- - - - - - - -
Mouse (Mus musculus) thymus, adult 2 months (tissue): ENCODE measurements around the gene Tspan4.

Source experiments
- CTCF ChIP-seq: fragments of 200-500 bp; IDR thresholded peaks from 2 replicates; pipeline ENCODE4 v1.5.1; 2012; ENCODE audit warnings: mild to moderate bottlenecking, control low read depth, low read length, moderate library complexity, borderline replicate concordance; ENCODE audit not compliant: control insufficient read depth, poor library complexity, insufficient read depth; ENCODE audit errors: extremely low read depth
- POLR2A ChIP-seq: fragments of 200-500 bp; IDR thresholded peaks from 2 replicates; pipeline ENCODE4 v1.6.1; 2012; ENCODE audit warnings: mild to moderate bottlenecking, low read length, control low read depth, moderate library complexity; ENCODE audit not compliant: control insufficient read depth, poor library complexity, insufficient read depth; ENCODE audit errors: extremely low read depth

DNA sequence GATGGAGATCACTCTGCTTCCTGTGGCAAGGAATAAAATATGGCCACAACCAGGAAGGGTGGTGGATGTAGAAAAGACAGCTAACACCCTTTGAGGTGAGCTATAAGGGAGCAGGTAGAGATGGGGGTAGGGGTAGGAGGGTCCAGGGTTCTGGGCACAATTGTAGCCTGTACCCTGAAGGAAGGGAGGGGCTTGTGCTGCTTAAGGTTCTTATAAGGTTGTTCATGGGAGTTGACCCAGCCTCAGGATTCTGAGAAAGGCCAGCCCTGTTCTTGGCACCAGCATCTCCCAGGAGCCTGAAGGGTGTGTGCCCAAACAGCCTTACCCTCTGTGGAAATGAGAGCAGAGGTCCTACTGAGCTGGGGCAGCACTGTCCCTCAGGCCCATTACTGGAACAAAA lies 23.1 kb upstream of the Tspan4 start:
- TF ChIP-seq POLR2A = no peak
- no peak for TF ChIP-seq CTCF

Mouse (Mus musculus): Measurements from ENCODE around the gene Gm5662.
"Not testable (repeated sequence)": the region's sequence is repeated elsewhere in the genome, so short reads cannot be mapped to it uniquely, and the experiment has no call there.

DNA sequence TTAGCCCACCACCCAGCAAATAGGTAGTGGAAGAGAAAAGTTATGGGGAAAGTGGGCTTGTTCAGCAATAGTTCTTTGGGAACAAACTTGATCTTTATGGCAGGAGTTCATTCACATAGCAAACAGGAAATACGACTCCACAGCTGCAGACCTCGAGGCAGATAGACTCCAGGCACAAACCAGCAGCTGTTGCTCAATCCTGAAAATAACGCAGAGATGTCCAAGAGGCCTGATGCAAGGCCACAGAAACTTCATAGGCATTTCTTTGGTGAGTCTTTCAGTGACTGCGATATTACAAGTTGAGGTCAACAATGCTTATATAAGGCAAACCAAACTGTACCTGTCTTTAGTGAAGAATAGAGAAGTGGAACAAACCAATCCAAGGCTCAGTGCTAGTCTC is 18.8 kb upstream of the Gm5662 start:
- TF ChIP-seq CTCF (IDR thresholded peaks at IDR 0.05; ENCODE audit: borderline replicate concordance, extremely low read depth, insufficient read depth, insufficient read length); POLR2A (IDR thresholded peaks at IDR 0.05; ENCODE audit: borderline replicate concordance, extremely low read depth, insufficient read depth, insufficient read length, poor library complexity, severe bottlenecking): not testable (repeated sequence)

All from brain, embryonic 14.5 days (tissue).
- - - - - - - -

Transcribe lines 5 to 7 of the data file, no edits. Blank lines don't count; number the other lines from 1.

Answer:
DNA sequence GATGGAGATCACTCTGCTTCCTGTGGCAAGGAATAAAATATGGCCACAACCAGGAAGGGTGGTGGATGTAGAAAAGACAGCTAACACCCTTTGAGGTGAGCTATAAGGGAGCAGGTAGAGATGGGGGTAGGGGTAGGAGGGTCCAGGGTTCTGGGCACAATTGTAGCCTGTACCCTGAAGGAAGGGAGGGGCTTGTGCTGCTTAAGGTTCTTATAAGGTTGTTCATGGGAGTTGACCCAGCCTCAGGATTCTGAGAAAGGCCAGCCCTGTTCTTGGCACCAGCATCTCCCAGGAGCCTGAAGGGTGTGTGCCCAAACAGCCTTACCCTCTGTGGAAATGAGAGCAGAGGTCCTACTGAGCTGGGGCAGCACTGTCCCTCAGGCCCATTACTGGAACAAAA lies 23.1 kb upstream of the Tspan4 start:
- TF ChIP-seq POLR2A = no peak
- no peak for TF ChIP-seq CTCF